Stock Markets Looking Vulnerable

September 25, 2020

This has been a difficult week for risk-laden assets but a good one for the dollar because of its safe-haven appeal. In turn, that property of the U.S. currency is ironic, given mounting uneasiness that President Trump may not accede to a peaceful transition of power should he lose the election.

Stock markets are lacking traction. Most of Thursday’s advances in the United States were squandered in the last hour of trading. Share prices rallied overnight in the Pacific Rim (up 1.5% in Australia, 0.9% in Singapore and 0.5% in Japan, for instance). But European trading has been a bust, and U.S. futures are moving lower too. So far, equities in Europe show losses today of 1.8% in France and Germany, 1.6% in Italy, 1.1% in Spain and 0.5% in the U.K..

Ten-year German bund and British gilt yields fell 2 basis points each.

Prices for WTI oil and gold are down 1.1% and 0.8% today.

But the dollar is wrapping up its best week in a half year, including gains so far today of 0.8% against the Mexican peso, 0.3% relative to the euro, 0.2% vis-a-vis the Aussie dollar and Swiss franc and 0.1% against the yen and loonie. Sterling and the Chinese yuan are unchanged.

Prospects for a U.S. fiscal stimulus package passing before the election still look fairly bleak, although House Democrats reportedly are preparing a new and somewhat less aggressive offer.

The pace of new Covid-19 infections keeps rising. Over the past 24 hours, worldwide cases jumped more than 310k, including a 45k increase in those reported in the United States. Without containment of the pandemic, economic recovery will be fraught with missteps as countries are forced to reimpose social activity restraints and consumer confidence stays shaky.

New U.S. jobless insurance claims were fewer than 1 million in each of the last four reported weeks but nonetheless still exceed the worst level of the Great Recession by about 200k workers.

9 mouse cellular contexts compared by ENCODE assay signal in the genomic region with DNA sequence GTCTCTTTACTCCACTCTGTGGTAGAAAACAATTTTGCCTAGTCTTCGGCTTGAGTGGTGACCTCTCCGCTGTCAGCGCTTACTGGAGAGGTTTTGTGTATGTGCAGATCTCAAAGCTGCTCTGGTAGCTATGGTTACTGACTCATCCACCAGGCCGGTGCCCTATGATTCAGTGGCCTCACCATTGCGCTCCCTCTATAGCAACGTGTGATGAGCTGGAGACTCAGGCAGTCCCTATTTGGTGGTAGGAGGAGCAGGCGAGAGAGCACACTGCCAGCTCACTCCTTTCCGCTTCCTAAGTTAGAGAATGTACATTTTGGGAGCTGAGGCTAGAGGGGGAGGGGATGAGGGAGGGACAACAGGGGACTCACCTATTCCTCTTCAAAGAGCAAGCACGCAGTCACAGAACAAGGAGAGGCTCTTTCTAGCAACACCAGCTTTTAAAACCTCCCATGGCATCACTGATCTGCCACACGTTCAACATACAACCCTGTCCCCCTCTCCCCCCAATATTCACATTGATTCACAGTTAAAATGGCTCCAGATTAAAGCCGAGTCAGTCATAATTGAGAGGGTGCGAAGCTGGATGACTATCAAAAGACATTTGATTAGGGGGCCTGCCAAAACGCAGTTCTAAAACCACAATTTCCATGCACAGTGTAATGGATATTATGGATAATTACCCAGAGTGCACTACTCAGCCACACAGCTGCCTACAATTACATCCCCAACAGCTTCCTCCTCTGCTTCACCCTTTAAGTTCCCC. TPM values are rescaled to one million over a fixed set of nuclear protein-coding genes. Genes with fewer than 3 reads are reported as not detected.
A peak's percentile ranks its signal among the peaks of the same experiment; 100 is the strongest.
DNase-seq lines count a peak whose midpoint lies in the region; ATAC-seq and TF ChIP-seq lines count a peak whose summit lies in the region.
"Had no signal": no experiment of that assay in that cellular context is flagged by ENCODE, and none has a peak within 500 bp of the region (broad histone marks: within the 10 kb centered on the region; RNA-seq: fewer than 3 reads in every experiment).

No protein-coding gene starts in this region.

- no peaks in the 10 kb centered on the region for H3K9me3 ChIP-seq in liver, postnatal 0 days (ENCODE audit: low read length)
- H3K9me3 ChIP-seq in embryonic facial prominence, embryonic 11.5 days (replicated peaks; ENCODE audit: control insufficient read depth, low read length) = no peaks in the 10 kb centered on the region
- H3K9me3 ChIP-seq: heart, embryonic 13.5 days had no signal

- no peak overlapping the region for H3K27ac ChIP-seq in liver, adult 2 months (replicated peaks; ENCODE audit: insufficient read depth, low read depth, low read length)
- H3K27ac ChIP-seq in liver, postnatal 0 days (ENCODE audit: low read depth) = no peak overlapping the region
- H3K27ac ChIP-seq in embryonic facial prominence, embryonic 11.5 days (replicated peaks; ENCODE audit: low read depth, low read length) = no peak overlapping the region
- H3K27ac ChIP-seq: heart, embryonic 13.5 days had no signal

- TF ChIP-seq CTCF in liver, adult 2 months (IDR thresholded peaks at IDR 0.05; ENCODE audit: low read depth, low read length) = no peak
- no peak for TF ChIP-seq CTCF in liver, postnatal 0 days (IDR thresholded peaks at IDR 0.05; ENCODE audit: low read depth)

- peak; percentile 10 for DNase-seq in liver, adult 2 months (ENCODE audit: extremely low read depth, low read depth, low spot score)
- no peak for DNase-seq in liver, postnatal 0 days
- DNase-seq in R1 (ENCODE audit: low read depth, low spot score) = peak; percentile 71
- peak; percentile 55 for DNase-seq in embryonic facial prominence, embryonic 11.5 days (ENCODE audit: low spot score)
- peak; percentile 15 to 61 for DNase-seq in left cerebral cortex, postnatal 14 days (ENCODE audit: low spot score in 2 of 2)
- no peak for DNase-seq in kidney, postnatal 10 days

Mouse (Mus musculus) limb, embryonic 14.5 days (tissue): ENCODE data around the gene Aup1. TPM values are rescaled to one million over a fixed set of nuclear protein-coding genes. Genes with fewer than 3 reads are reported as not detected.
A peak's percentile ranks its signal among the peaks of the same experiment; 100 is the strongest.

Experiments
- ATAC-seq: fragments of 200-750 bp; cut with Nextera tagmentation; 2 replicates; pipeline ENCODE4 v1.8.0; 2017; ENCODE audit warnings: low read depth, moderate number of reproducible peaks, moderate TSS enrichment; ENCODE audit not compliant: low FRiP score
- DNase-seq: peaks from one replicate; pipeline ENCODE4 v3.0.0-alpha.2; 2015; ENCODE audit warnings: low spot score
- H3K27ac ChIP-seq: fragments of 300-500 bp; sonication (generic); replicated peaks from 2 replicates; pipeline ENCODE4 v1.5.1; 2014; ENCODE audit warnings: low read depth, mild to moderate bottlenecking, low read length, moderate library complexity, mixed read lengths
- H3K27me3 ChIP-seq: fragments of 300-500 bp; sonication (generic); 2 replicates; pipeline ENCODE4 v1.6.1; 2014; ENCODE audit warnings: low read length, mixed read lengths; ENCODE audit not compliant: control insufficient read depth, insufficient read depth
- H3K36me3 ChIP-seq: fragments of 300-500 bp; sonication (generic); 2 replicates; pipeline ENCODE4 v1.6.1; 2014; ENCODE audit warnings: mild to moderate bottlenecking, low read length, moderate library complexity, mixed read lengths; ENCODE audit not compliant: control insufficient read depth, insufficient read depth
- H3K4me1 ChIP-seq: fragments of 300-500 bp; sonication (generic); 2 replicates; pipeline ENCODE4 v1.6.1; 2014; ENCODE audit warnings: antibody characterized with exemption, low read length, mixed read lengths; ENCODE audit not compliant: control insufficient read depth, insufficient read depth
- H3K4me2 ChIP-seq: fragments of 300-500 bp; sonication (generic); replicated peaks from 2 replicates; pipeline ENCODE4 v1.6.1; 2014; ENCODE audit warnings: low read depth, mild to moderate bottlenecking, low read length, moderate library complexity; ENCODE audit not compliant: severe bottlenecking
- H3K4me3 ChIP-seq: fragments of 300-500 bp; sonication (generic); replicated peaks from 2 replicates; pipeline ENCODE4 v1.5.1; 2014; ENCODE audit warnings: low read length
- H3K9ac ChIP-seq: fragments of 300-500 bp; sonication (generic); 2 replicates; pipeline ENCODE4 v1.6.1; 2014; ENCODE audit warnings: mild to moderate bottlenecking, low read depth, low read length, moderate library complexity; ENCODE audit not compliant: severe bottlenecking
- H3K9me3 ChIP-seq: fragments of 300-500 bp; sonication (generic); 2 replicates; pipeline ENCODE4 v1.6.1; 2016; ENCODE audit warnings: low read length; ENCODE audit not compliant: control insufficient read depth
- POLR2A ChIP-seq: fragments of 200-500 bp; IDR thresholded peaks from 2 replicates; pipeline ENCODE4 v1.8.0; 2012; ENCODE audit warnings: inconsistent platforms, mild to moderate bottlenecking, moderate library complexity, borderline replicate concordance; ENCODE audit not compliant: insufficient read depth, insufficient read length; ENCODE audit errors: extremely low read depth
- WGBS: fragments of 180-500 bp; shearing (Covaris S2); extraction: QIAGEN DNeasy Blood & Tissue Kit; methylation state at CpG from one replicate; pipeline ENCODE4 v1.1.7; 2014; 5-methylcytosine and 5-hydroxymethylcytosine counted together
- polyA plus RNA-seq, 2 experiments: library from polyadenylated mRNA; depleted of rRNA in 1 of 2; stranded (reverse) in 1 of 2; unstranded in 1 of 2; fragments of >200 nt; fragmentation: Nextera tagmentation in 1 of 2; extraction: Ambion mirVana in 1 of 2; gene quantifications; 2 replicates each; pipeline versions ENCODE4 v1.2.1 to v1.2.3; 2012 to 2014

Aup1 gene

Consumer confidence in South Korea fell by 8.8 index points from a 6-month high in August to a 4-month low in September. Filipino consumer confidence this quarter fell to its weakest level since at least the end of 2006.

In Britain where new lockdown measures appear imminent, a 2-point improvement in consumer confidence this month was dismissed as old news, and at -25, September’s result was only 9 index points higher than the 2020 low. British car production in August was 44.6% less than a year earlier.

After rebounding 9.7% in May and 1.4% in June, Danish retail sales posted back-to-back monthly declines of 1.0% in July followed by 1.2% in August, and their 12-month rate of increase retreated to 2.0% in August from 7.3% in July.

Austrian industrial production in July remained 4.4% weaker than a year earlier, and Mexico’s economic activity index that month was still 9.8% weaker than in July 2019.

U.S. durable goods orders rose only 0.4% last month, which is about a fourth of what analysts were anticipated, and the January-August level of orders for durables was 11.3% fewer than a year earlier.

Today’s economic news also included harbingers of deflation. Producer prices in Spain slid 0.2% on month and fell 3.5% on year in August, and those in Switzerland also dropped 0.2% on month and were 4.6% below those a year earlier.

Not all today’s economic news has been disappointing. In Italy, consumer and business confidence printed at 7-month highs in September. Industrial production in Singapore jumped 13.8% on month and 13.7% on year in August. And the number of unemployed French workers contracted 171k in August.

On the monetary policy front, Mexico’s overnight interbank rate was cut another 25 basis points to 4.25% (see review). And the quantitatively expansive monetary policy of the European Central Bank was reflected in August on-year increases of 9.5% in euro area M3 money and 8.0% in total credit to the private sector and government. Australia’s government plans to loosen regulations on bank credit to promote the efficiency of accommodative monetary policy there.

Still to come: U. Michigan estimate of U.S. consumer sentiment.

Copyright 2020, Larry Greenberg. All rights reserved. No secondary distribution without express permission.

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